Adam's speeeh to the angel, where he desires an aeeount of what passed within the regions of nature before the ereation, is very great and solemu. The lines, in whieh he tells that the day is not too far spent for him to enter upon sueh a subjeet, are exquisite in their kind, v. 08.

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The angel's eneouraging our first parents in a modest pursuit after knowledge, and the eauses whieh he assigns for the ereation of the world, are very just and beantifui. The Messiah, by whom, as we are told in 8eripture, the heavens were made, eomes forth in the power of his Father, surrounded with a host of angels, and elothed with sueh a majesty, as beeomes his entering upon a work, whieh, aeeording to onr eoneeptions, appears the ntmost exertion of Omuipotenee. What a beautiful deseription has our anthor raised upon that hint in one of the prophets! "And behold there eame four ehariots ont from between two mountains, and the monntains were mountains of brass :"—

Abont his ehariots numberless were ponr'd, Ae .

I do not know any thing in the whole poem more sublime than the deseription whieh follows; where the Messiah is represented at the head of his angels, as looking down into the ehaos, ealming its eonfusion, riding into the midst of it, and drawing the Iirst outline of the ereation.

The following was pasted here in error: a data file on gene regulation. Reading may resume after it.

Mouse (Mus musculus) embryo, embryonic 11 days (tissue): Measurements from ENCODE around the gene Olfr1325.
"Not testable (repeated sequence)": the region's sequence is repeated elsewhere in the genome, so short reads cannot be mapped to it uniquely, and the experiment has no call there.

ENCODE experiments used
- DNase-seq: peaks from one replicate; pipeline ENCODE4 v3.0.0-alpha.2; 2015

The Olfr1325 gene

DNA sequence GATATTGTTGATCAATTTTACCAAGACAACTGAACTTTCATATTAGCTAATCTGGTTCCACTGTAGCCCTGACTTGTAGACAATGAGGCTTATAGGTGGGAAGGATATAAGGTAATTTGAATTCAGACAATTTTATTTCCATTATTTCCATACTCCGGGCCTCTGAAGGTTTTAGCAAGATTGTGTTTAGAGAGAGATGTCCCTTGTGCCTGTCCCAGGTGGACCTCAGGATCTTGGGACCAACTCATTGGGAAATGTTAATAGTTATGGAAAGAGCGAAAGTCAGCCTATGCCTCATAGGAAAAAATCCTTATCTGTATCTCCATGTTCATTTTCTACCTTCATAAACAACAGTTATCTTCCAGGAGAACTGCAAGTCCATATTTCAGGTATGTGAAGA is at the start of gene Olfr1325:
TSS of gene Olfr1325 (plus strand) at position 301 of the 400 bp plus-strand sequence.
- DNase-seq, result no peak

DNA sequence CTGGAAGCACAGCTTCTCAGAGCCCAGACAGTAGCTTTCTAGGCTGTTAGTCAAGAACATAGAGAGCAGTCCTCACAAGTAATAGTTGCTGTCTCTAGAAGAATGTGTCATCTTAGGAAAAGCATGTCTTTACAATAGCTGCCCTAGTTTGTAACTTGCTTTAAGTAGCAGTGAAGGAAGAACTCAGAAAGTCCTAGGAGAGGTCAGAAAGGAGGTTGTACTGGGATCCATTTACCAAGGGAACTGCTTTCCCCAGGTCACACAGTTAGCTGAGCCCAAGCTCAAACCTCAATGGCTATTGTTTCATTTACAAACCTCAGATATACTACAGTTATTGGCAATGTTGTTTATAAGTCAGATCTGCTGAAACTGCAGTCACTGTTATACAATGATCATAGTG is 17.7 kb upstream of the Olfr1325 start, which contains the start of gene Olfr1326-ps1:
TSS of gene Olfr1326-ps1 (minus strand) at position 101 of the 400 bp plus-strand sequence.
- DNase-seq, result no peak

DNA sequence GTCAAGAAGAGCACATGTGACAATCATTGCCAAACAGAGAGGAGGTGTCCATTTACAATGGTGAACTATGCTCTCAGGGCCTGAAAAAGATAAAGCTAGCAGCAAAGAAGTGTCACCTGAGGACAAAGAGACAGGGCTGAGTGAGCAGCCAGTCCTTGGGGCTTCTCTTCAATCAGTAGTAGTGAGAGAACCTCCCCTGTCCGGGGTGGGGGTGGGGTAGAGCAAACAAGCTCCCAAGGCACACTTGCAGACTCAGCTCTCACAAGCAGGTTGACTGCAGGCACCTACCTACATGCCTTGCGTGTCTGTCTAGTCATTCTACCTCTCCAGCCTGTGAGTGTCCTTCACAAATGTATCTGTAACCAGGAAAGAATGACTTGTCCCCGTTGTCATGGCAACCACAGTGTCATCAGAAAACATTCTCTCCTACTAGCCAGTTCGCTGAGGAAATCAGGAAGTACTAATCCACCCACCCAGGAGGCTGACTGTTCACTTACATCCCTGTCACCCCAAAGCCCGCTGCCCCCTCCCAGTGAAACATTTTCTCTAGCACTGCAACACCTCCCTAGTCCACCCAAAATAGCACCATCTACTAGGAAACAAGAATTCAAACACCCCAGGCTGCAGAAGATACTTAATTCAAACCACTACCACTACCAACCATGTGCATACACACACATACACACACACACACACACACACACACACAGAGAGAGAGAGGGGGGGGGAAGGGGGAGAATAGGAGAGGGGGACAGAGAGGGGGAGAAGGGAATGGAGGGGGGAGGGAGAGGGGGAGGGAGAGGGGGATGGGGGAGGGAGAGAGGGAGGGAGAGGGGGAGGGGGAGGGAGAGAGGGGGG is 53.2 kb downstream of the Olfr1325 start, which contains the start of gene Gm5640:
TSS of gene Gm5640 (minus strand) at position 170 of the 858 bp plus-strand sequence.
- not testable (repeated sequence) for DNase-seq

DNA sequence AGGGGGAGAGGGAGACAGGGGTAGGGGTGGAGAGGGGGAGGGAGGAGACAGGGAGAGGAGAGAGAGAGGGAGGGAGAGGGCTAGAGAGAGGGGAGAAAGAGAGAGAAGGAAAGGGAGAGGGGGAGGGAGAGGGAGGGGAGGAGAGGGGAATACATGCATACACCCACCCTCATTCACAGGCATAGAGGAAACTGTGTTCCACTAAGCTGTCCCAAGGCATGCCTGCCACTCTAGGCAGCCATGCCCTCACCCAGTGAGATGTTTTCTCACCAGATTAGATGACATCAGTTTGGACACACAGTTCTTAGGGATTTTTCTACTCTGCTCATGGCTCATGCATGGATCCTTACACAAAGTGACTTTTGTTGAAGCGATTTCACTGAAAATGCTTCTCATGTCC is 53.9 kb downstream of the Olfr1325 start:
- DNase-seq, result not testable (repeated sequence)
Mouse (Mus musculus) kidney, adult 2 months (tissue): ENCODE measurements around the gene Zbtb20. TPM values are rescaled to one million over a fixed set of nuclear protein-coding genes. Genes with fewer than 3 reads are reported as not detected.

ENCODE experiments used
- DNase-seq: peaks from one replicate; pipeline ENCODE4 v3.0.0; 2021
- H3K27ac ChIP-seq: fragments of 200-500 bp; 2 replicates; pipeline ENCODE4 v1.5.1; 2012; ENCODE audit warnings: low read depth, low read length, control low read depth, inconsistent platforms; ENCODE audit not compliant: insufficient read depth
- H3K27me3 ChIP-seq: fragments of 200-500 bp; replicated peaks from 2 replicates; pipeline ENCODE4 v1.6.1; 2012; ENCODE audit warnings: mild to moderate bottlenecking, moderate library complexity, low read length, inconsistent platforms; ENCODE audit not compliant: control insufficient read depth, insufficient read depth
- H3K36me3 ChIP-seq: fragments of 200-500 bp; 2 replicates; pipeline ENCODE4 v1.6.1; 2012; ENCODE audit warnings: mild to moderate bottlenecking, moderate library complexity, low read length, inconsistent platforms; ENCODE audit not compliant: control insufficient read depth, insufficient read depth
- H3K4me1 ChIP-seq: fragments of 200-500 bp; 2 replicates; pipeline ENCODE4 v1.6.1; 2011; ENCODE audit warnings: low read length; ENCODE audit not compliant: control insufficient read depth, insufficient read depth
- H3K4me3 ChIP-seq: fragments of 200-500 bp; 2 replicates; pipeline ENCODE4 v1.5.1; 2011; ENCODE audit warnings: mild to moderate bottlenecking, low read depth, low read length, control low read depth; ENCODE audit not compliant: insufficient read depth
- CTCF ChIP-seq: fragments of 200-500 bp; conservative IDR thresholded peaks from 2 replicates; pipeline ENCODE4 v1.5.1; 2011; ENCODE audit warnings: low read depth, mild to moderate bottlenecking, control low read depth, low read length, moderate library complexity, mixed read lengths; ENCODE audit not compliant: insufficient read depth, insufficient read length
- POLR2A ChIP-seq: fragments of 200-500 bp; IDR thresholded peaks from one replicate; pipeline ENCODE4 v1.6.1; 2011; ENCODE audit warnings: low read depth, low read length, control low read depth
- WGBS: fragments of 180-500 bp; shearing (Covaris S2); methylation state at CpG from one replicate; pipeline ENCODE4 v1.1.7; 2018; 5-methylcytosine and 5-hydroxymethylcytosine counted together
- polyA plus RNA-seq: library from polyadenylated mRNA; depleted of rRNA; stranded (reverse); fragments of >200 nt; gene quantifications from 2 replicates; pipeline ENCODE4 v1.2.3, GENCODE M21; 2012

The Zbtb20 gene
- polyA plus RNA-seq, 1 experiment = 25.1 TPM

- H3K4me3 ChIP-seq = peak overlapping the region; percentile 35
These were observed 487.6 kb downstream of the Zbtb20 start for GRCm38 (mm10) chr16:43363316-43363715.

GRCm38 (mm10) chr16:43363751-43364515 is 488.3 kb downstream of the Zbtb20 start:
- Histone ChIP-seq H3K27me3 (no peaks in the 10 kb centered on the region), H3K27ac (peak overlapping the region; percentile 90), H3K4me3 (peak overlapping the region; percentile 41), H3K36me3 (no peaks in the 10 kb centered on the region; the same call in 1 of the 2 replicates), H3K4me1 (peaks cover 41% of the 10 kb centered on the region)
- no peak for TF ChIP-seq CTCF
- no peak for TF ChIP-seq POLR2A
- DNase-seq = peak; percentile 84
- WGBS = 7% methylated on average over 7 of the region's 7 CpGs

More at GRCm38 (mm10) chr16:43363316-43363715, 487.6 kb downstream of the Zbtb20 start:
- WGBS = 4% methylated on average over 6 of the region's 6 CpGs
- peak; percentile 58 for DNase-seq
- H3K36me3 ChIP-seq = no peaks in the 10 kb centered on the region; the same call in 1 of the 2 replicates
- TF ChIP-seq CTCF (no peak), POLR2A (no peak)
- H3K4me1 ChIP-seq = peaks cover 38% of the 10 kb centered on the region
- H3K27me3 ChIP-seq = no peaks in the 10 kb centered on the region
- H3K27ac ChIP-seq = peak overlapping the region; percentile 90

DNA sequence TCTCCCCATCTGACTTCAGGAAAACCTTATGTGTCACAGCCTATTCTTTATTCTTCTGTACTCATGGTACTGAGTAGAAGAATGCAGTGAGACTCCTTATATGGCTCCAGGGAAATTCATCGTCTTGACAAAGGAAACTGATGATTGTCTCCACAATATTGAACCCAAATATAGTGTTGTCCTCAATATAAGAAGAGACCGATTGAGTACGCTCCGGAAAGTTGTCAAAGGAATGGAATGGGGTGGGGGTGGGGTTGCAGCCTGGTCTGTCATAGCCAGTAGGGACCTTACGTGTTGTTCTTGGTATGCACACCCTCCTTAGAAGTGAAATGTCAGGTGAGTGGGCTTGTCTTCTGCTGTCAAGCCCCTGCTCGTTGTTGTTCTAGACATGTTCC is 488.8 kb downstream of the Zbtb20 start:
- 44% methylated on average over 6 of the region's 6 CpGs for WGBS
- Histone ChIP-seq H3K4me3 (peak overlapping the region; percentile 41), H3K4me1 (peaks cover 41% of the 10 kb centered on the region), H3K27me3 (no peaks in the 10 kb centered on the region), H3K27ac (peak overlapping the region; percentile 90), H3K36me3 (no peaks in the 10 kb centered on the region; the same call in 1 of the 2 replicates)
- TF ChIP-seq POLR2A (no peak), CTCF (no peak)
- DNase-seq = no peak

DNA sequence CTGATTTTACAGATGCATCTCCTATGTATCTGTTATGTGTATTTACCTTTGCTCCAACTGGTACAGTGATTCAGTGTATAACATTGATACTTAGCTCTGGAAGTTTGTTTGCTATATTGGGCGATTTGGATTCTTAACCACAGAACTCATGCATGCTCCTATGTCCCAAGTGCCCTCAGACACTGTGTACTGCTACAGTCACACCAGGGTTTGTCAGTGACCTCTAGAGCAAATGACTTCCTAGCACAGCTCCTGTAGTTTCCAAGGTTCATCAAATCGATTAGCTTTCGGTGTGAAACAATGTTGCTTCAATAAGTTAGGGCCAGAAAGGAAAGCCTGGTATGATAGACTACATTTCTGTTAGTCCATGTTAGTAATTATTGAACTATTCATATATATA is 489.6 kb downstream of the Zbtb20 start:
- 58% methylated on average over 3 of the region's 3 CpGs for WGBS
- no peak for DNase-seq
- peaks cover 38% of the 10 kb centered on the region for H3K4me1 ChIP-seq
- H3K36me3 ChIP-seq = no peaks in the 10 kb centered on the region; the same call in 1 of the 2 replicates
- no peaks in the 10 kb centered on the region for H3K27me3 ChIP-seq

The beanties of deseription in this book lie so very thiek, that it is impossible to enumerate them in these remarks. The poet has employed on them the whole energy of our tongne: the several great seenes of the ereation rise up to view, one after another, in sueh a mauner, that the reader seems present at this wonderful work, and to assist among the ehoirs of angels, who are the speetators of it . How glorious is the eonelusion of lhe first day! v. 2;)2, Ae. We have the same elevation of thought in the third day, when the monntains were brought forth, and the deep was made: we have also the rising of the whole vegetable world deseribed in this day's work, whieh is filled with all the graees that other poets have lavished on their deseription of the spring, and leads the reader's imagination into a theatre eqnally surprising and beautifui. The several glories of the heavens make their appearanees on the fourth day.